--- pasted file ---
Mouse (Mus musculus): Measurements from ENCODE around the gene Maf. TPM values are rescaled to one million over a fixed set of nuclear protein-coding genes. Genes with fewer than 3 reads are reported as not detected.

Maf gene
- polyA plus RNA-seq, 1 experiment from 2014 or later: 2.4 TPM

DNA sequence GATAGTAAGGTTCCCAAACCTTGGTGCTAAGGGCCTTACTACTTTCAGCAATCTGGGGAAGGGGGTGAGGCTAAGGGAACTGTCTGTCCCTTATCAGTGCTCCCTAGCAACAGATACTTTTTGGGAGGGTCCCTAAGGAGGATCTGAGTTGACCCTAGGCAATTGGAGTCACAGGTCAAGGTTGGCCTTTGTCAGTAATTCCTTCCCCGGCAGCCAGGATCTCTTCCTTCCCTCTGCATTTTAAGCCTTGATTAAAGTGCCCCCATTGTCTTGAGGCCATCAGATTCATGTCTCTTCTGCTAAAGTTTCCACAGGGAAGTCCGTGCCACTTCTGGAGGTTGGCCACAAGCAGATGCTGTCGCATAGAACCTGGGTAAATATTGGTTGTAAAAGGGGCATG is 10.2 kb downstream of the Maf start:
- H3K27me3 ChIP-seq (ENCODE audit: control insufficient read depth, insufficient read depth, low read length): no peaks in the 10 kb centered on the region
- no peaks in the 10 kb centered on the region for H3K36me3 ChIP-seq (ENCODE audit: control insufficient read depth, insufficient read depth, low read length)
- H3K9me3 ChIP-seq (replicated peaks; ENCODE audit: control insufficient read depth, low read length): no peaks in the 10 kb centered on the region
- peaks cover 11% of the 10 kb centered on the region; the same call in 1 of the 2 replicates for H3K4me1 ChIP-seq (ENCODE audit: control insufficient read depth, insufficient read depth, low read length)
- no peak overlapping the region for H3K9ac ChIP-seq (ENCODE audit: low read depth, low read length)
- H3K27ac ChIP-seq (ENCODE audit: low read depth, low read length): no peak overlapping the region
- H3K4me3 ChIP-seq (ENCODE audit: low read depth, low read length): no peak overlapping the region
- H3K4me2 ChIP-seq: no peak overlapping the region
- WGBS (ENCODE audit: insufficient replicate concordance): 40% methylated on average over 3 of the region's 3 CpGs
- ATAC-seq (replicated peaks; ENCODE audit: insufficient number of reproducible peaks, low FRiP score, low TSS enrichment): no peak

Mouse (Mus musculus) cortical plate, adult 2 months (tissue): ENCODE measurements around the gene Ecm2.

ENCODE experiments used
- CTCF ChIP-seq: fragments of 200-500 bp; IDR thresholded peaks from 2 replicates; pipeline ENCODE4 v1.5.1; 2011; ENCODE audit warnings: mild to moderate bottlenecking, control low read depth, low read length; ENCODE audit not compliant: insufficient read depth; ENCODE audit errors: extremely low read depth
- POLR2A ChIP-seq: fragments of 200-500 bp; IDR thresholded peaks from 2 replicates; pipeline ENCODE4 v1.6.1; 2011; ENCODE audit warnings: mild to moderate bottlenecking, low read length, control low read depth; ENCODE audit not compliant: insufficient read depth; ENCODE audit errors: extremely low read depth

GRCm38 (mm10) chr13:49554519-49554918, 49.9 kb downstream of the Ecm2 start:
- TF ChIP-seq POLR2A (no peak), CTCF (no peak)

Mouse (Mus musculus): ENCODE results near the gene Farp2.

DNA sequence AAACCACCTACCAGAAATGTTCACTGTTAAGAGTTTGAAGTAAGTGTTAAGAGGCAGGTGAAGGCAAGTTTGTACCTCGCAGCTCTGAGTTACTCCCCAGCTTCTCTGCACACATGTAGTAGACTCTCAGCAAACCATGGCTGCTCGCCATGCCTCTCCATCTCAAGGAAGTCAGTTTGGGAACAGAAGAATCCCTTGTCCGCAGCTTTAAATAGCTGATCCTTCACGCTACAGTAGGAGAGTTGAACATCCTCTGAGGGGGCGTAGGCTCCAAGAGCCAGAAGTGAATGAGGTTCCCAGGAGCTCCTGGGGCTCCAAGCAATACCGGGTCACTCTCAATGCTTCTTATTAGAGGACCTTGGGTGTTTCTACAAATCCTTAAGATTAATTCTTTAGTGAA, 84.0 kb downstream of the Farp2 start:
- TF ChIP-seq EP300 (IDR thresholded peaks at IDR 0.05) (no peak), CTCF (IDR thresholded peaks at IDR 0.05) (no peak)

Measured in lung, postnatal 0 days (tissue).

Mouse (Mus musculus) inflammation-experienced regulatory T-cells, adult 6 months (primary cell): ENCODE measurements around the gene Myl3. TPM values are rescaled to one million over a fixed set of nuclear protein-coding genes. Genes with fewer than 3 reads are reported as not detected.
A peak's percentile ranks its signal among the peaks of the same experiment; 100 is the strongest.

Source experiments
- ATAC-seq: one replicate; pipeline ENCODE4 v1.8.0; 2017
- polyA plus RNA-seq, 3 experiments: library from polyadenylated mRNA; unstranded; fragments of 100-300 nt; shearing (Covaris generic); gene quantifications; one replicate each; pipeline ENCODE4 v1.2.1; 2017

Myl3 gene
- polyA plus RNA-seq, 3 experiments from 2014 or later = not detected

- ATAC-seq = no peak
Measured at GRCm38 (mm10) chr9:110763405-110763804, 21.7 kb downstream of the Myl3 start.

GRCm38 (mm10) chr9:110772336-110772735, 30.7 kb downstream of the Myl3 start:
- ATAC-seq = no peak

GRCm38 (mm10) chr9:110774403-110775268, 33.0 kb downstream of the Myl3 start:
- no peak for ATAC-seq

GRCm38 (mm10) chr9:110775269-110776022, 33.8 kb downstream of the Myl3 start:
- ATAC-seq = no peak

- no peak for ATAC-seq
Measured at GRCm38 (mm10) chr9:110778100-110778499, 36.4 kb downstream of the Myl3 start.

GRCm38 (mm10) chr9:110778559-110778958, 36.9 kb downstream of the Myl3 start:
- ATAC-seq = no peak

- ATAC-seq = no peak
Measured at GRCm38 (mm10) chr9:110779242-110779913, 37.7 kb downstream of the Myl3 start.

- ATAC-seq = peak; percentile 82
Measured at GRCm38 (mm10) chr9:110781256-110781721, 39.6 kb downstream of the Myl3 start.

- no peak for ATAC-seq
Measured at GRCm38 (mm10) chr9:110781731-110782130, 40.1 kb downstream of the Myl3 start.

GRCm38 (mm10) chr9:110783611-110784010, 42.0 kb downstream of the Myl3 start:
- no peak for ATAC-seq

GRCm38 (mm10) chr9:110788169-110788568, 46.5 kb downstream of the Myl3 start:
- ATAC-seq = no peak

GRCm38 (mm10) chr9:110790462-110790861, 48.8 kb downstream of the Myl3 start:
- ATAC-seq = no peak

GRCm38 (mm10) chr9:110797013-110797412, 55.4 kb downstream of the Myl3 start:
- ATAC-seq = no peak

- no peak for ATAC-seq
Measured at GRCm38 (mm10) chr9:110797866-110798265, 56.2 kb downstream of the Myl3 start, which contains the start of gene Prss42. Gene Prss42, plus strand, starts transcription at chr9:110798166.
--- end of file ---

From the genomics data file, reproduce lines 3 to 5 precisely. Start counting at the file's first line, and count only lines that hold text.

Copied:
- polyA plus RNA-seq, 1 experiment from 2014 or later: 2.4 TPM

DNA sequence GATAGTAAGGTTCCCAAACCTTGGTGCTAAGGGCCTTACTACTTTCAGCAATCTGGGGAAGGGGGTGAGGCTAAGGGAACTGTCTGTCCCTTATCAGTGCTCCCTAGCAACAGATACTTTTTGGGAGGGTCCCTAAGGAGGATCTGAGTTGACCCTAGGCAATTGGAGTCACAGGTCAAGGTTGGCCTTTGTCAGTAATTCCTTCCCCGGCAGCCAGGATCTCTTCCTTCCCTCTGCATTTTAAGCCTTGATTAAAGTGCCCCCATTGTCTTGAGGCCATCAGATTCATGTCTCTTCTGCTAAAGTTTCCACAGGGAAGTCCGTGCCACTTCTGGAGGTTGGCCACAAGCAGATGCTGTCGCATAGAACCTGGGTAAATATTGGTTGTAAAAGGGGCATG is 10.2 kb downstream of the Maf start:
- H3K27me3 ChIP-seq (ENCODE audit: control insufficient read depth, insufficient read depth, low read length): no peaks in the 10 kb centered on the region